NASA to use sensor-based badge to monitor Mars astronauts’ mental state

May 30, 2013

We've written about the Mars One project extensively, a plan to select, train, and send astronauts to Mars, where they will live out the rest of their lives. Other future projects won't necessarily involve a permanent life on Mars, but all will require a substantial number of years, and as such will require a very stable psychological state to handle. For its part, NASA is looking into monitoring the psychological state of its astronauts with a sensor-based "badge."

Imagine for a moment the nature of life on Mars. Residents will live in special - and likely cramped - housing, devoid of the vast majority of comforts they've spent their lives enjoying, and perhaps not the kind of comforts you are imaging. Things like a stroll in the park, a drive across the state, and other things we do to relax - and decompress when stressed, angry, or hurt - are no longer an option.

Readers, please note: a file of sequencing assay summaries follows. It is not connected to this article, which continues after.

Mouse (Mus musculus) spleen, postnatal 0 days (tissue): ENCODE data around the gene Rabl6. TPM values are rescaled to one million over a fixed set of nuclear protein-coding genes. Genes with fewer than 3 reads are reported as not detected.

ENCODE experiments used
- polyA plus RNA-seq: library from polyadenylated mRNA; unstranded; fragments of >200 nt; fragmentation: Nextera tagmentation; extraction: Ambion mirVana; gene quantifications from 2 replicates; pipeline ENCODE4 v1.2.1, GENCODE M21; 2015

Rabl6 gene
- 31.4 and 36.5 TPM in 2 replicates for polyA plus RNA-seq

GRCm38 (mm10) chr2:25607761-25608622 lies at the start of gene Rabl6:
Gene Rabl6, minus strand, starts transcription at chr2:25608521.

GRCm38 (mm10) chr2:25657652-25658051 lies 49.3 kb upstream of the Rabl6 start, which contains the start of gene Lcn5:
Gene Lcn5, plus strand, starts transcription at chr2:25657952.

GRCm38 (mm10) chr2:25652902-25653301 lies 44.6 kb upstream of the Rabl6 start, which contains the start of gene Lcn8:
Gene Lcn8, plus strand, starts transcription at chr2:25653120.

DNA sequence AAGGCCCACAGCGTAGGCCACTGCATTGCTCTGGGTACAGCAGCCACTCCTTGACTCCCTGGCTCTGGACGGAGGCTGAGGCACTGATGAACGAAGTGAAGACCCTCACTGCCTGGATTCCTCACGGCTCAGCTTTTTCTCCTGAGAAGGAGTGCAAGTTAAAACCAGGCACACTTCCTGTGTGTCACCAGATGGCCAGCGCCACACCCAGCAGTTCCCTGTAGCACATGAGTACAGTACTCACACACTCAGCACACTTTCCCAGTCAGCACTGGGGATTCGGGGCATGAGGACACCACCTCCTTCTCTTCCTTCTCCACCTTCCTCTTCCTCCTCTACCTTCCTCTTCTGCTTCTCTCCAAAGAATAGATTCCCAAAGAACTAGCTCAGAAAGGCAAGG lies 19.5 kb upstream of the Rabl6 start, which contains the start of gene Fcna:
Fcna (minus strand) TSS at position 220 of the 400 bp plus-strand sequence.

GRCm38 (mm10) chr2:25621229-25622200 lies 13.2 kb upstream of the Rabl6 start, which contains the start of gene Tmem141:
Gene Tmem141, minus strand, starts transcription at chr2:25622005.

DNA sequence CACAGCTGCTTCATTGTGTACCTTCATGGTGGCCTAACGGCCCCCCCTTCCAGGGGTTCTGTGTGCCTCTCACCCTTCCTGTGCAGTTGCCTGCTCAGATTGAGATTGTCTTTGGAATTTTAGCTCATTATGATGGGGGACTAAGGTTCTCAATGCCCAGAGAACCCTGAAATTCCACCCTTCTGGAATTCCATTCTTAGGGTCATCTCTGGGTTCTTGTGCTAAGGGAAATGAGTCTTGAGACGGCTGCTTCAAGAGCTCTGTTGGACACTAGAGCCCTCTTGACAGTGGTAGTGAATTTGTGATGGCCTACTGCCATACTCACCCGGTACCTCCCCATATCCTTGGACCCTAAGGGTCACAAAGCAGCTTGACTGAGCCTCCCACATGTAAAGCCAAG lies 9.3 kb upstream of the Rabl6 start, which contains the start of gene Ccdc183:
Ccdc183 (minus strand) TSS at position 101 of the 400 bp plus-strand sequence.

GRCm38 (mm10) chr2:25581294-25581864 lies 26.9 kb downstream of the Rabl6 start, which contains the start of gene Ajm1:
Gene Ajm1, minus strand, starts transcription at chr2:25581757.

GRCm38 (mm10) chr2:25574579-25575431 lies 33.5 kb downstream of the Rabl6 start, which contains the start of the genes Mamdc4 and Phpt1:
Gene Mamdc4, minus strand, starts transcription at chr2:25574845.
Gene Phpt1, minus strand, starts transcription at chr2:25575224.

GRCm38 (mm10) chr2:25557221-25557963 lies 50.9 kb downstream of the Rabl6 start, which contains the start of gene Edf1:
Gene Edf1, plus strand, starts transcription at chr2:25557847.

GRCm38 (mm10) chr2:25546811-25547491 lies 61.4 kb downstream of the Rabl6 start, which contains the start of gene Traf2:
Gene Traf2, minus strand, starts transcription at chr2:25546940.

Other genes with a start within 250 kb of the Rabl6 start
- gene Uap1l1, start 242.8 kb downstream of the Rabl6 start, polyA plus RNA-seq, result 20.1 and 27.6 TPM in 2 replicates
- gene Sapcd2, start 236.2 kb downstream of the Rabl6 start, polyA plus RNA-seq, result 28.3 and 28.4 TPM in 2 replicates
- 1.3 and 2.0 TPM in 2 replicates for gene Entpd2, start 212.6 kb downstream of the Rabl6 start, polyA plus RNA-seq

Because everyone responds to certain situations differently, and because humans living on Mars is unprecedented, it can be hard to anticipate the psychological effects of these planned missions and projects. A lot of research is being done in the area by NASA, which has reportedly paid $1.3 million to Michigan State University psychologists, who will work on the development of a sensor-based badge that the agency's astronauts will wear while on Mars.

The sensors would serve as a kind of quasi mental-social warning apparatus, monitoring such things as conversation length and vocal patterns. Such a badge could advise a wearer when he or she is acting in a manner that is interpreted as aggressive, could advise someone that their actions are inappropriate, watch for signs of depression, and other such things. If the sensor picks up particularly worrisome signals, such that indicates the wearer could be in or heading towards a precarious mental state, it could relay the information to a ground crew, who could then take steps to intervene.

In addition to the sensor, NASA is also helping fund a project that creates a digital therapist, which the astronauts would be able to utilize as necessary. Work is also being done in determing how to best select compatible teams, as well as trying to anticipate what things might stress the teams and individuals so they can be dealt with ahead of time.

SOURCE: The Verge

Must Read Bits & Bytes